A sideways look at Swap Spreads

  • We take a look at Swap Spreads, this time by way of Cross Currency Basis swaps.
  • We find that Cross Currency swaps are also moving sharply lower and have seen impressive volumes…..
  • …..with increases in volumes around key price levels that have acted as support in the past.
  • More negative Cross Currency levels would normally be associated with higher swap spreads as both may be considered proxies for credit spreads…
  • ..but both will tend to move lower when there is consistent bond issuance and an appetite to swap these issues into floating USD Libor exposures.

Last week’s blog was very well received, so before we plough on with the main story this week, let’s just take a quick look at volumes in Spreadovers since we last wrote about them:

Spreadover volumes
SDRView Researcher showing USD Swap Spread volumes in DV01 terms


  • Week commencing November 2nd was indeed a big week, with nearly $50m in DV01 trading as Spreadovers.
  • These volumes have since trailed off, despite spreads heading further into negative territory.
  • As we can see from the graph below (implied levels from FRED), it looks like the break of zero was the key level that drove volumes up, and we’ve failed to see a meaningful bounce so far:
FRED 10 year Swap Spreads
Implied 10 year Swap Spreads using weekly data from FRED

As the subject continues to get media attention (let’s ignore the Zerohedge articles, shall we?), I was interested to see that both Bloomberg and FTalphaville have looked at other basis rates that have moved recently. And this brings me back to my old favourite, Cross Currency Swaps.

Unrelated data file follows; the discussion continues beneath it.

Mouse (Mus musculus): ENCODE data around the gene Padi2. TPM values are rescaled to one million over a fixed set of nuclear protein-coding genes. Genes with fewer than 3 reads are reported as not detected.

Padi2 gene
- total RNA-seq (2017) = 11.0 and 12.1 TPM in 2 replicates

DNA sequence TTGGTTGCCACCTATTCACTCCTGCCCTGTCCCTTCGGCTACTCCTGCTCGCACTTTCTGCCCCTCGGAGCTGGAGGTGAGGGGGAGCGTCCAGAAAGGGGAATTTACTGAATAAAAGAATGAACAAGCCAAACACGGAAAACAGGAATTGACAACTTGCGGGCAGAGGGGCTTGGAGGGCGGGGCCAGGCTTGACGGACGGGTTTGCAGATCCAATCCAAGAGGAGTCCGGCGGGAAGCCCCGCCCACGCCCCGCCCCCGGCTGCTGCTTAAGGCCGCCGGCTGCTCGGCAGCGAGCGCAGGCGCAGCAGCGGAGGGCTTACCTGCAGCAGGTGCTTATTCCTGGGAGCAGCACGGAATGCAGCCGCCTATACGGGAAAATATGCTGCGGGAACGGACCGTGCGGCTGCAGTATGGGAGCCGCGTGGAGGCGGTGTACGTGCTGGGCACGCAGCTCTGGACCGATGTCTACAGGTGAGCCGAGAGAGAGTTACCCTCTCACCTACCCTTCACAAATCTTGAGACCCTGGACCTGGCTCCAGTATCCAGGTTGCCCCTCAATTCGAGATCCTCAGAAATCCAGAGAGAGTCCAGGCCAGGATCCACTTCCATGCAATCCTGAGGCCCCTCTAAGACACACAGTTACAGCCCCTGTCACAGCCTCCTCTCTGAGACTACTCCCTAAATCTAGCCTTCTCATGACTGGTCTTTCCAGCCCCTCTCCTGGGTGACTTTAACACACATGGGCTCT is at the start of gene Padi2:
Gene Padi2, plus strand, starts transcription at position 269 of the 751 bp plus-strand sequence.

What’s been happening there?

Using SDRView Researcher and SDRFix, we have very healthy time-series of data for both volumes and prices. First, from SDRFix, we can see that price across all maturities in EURUSD are ploughing new lows – with breaks of previous resistance levels:

EURUSD Time Series Data
SDRFix daily levels for 1y, 5y and 30y EURUSD Cross Currency Basis Swaps


  • EURUSD Cross Currency basis prices since June 2014 for 1y, 5y and 30y maturities
  • All maturities saw a significant down-move in early 2015 as a result of QE-fueled EUR bond issues from US issuers (the so-called “reverse Yankee” trend that we covered here).
  • These stabilised in March (just as we published that blog…) and recovered to higher levels until the traditionally quiet August months.
  • The volatility in August due to macro-economic worries over China and global growth saw a “risk-off” move that caused levels to widen…
  • …and as reverse Yankees are once again the flavour of the month with issuers (particularly due to M&A activity) there has been no price floor put in place.
  • …indeed, it appears that it is this latest wave of issuance activity that has caused all of the maturities to break-through the previous resistance levels put in place back in March.

So is this similar to US Swap Spreads?

The constant supply of debt issuance from the corporate World has also been put forward as a reason for negative swap spreads. And of course, there is the fact that only one leg of the spread is funded (a good blog here on that, plus our comments section!).

But if we look at Cross Currency swaps, we are being told a familiar tale that there is a premium to raise USD funds in the form of cash (vs USD Libor in this case). This premium now stands at multi-year highs, and on the back of a move supported (or caused?) by impressive volumes.